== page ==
Album Review: The Minus 5's Dungeon Golds
The History of Dungeon Golds
Dungeon Golds is not exactly a new album. A compilation album of sorts, these twelve tracks were culled from the Record Store Day only release, Scott the Hoople in the Dungeon of Horror, which consisted of 5 LPs respectively titled, Without a Gun, Of Monkees and Men, An Accumulation of Soot, Hell Bent for Heaven, and War is Over. According to M5 main man Scott McCaughey, in an article detailing the evolution of Dungeon Golds on the Yep Roc website, he “leaned towards songs that [had] made their way into the band’s recent live sets,” and noted that “six [of the tracks were] altered, edited or enhanced mixes/versions from those that appeared on the boxed set.” The article does not state which six tracks were altered, neither do the liner notes for the album itself, which states simply that, “some were recently refurbished.”
Having not been one of the lucky 750 people to get their hands on the limited edition 5 LP set, I am left to consider Dungeon Golds on its own merit as a stand-alone album.
Dungeon Golds in Review
A punchy set of songs presented, as many McCaughey-led projects are, in the style of a garage band straight out of the ‘60s, Dungeon Golds appears to be primarily concerned with mortality and the Dylan Thomas approach of not going quietly. This is also not new territory for McCaughey—with The Minus 5 (aka, The Gun Album) and Killingsworth both immersing themselves very heavily in dark lyrical themes. However, another McCaughey trademark, the subject matter is approached with characteristic humor and wit.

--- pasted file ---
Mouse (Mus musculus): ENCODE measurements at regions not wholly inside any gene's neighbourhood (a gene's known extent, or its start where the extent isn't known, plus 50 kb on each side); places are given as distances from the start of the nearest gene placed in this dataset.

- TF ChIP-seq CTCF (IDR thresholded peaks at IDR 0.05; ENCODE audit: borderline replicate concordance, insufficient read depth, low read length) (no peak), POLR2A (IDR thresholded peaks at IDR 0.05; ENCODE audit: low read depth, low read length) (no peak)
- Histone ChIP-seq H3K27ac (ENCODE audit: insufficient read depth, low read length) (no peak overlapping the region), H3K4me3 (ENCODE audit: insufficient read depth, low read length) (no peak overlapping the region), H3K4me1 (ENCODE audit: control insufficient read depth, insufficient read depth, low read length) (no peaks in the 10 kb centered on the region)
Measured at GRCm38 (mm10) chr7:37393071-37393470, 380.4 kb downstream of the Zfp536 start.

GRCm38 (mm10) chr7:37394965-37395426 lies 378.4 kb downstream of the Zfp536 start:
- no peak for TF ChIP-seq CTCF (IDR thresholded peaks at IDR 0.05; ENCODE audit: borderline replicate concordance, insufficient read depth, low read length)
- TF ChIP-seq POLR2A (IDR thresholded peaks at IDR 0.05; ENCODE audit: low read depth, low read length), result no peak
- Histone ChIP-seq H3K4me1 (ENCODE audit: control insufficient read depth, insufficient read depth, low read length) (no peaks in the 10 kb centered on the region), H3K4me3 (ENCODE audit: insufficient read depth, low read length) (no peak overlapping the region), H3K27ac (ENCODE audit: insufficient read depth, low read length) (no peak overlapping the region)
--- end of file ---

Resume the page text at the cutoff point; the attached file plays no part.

Album opener, “My Generation,” takes The Who’s classic youth anthem and updates the hell out of it for those that grew up with the original who are on the verge of entering their sixth decade of life, a generation that is “still as loud as it’s old, not ready to die […], not ready to fold,” and the music that accompanies the message—all fuzzed-out, rollicking guitars and killer riffs—certainly bears that out.
The rest of the album rolls along in much the same way, with the recurring subjects of death (the aforementioned “My Generation”), regret (“The History You Hate”), and the afterlife (“In the Ground”) counterbalanced by the toe-tapping catchiness of the music, and some fun, absurdist lyrics (see “It’s Magenta, Man!”). Far from a perfect album, Dungeon Golds suffers a little in the way of pacing and tempo with some songs sounding very similar to one another on repeated spins, but it’s a fun record from a great, overlooked songwriter, featuring some great guest performances (including one of the final recorded appearances of keyboard legend Ian McLagan) and well worth a listen.
Top 5 Tracks:
- “My Generation”
- “It’s Beautiful Here”
- “Adios Half Soldier”
- “Chinese Saucer Magnolia”
- “Remain in Lifeboat”
If you like The Minus 5’s Dungeon Golds, here are some suggestions:
- Down with Wilco, The Minus 5, Yep Roc, 2003
- I Think This Is, The Young Fresh Fellows, Yep Roc, 2009
- Olé! Tarantula, Robyn Hitchcock and the Venus 3, Yep Roc, 2006